Journal cover Journal topic
Atmospheric Chemistry and Physics An interactive open-access journal of the European Geosciences Union
Journal topic

Journal metrics

Journal metrics

  • IF value: 5.509 IF 5.509
  • IF 5-year value: 5.689 IF 5-year 5.689
  • CiteScore value: 5.44 CiteScore 5.44
  • SNIP value: 1.519 SNIP 1.519
  • SJR value: 3.032 SJR 3.032
  • IPP value: 5.37 IPP 5.37
  • h5-index value: 86 h5-index 86
  • Scimago H index value: 161 Scimago H index 161
Volume 8, issue 23
Atmos. Chem. Phys., 8, 7075-7086, 2008
https://doi.org/10.5194/acp-8-7075-2008
© Author(s) 2008. This work is distributed under
the Creative Commons Attribution 3.0 License.
Atmos. Chem. Phys., 8, 7075-7086, 2008
https://doi.org/10.5194/acp-8-7075-2008
© Author(s) 2008. This work is distributed under
the Creative Commons Attribution 3.0 License.

  06 Dec 2008

06 Dec 2008

Sensitivity of US air quality to mid-latitude cyclone frequency and implications of 1980–2006 climate change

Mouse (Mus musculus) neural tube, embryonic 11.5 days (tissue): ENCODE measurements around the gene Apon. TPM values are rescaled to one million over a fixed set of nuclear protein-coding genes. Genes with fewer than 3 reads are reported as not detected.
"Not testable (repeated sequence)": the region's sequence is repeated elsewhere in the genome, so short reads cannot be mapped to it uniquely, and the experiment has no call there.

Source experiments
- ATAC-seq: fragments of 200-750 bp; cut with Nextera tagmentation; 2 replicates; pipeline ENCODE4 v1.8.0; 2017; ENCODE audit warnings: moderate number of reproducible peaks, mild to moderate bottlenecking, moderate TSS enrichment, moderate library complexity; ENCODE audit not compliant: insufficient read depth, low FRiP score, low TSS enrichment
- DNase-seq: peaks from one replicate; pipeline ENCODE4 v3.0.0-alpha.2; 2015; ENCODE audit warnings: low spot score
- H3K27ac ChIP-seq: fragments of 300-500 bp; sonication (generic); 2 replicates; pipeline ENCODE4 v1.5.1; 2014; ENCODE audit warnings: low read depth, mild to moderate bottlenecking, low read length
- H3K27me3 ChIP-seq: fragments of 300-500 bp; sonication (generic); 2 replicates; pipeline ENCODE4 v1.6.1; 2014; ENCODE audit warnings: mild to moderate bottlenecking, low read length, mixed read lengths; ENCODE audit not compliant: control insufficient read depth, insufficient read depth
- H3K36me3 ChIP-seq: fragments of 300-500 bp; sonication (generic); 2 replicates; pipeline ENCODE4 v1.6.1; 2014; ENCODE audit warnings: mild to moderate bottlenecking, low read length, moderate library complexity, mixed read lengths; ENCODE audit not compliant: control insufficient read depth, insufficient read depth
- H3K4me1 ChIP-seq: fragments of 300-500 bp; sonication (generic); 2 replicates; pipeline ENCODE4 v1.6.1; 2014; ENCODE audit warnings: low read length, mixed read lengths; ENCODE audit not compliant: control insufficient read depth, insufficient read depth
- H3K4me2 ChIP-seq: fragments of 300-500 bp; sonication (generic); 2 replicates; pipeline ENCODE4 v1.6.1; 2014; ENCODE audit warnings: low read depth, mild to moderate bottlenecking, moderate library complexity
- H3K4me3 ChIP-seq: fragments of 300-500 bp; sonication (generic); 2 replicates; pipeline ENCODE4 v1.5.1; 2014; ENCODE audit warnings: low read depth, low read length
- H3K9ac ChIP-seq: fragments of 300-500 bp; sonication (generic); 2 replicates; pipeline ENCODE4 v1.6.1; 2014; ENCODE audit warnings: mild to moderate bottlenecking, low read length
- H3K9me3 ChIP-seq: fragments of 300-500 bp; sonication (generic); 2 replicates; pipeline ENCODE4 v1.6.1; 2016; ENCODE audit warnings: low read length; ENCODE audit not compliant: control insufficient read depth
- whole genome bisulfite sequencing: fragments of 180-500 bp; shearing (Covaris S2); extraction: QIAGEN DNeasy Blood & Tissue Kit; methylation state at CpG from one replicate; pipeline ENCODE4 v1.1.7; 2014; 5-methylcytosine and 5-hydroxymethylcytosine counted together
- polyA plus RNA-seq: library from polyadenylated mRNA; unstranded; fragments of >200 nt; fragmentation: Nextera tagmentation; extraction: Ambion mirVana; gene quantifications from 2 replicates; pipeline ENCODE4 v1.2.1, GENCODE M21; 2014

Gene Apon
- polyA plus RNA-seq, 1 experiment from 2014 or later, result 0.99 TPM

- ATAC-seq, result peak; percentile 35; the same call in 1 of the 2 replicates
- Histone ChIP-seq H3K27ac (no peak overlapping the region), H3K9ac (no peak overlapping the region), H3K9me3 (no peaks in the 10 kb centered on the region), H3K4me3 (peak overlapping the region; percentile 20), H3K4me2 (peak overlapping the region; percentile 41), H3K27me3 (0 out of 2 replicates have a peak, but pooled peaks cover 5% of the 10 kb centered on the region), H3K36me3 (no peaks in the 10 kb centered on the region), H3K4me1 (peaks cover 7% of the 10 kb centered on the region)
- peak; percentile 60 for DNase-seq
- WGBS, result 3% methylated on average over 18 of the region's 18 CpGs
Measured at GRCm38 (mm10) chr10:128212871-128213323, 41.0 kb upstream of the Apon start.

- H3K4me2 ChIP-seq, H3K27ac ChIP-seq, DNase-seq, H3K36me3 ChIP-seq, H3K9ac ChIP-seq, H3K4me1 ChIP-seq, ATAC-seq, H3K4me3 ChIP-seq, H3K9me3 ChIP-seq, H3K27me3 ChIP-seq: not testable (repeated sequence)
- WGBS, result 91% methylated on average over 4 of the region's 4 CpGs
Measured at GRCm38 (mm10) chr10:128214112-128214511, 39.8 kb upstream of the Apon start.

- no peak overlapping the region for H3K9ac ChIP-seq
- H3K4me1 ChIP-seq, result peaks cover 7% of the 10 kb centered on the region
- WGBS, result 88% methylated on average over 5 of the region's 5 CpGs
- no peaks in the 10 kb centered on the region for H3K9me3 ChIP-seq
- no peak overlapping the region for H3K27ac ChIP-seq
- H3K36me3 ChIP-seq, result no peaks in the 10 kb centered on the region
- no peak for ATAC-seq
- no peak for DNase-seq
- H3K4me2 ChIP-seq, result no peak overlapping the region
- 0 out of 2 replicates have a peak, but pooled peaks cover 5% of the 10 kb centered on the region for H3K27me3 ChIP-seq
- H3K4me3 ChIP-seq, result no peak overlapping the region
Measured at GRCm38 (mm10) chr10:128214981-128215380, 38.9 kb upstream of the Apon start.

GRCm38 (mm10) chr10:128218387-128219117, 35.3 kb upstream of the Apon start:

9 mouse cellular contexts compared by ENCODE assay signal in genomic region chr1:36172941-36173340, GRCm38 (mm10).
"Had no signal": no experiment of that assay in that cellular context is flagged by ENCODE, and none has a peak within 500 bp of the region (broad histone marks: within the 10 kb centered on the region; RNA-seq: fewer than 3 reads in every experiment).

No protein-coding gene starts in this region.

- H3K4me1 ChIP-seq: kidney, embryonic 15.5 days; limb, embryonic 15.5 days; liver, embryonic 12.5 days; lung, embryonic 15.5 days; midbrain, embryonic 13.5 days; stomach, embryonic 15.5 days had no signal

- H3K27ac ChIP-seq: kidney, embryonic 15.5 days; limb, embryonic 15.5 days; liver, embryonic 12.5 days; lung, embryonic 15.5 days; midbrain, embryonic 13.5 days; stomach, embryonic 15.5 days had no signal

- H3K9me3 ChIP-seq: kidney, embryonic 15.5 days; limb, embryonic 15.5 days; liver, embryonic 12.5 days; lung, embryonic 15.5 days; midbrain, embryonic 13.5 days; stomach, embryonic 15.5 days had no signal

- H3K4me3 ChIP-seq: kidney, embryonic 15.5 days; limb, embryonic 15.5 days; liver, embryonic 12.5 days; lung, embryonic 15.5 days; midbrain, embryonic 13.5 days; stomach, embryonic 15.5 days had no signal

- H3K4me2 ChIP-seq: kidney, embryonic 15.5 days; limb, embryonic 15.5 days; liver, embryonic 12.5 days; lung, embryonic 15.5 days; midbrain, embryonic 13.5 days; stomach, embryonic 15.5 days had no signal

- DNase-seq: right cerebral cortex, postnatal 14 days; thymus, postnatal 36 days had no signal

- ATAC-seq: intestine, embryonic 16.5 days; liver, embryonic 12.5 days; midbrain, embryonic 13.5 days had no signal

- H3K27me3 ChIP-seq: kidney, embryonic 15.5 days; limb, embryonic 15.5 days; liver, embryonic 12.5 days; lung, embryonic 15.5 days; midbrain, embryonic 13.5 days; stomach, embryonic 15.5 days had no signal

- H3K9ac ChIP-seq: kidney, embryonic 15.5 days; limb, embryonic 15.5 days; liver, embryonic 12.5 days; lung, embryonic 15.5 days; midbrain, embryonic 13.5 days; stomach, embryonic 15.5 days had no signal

E. M. Leibensperger, L. J. Mickley, and D. J. Jacob E. M. Leibensperger et al.
  • School of Engineering and Applied Sciences, Harvard University, Cambridge, Massachusetts, USA

Abstract. We show that the frequency of summertime mid-latitude cyclones tracking across eastern North America at 40°–50° N (the southern climatological storm track) is a strong predictor of stagnation and ozone pollution days in the eastern US. The NCEP/NCAR Reanalysis, going back to 1948, shows a significant long-term decline in the number of summertime mid-latitude cyclones in that track starting in 1980 (−0.15 a−1). The more recent but shorter NCEP/DOE Reanalysis (1979–2006) shows similar interannual variability in cyclone frequency but no significant long-term trend. Analysis of NOAA daily weather maps for 1980–2006 supports the trend detected in the NCEP/NCAR Reanalysis 1. A GISS general circulation model (GCM) simulation including historical forcing by greenhouse gases reproduces this decreasing cyclone trend starting in 1980. Such a long-term decrease in mid-latitude cyclone frequency over the 1980–2006 period may have offset by half the ozone air quality gains in the northeastern US from reductions in anthropogenic emissions. We find that if mid-latitude cyclone frequency had not declined, the northeastern US would have been largely compliant with the ozone air quality standard by 2001. Mid-latitude cyclone frequency is expected to decrease further over the coming decades in response to greenhouse warming and this will necessitate deeper emission reductions to achieve a given air quality goal.

Publications Copernicus
Download
Citation
Share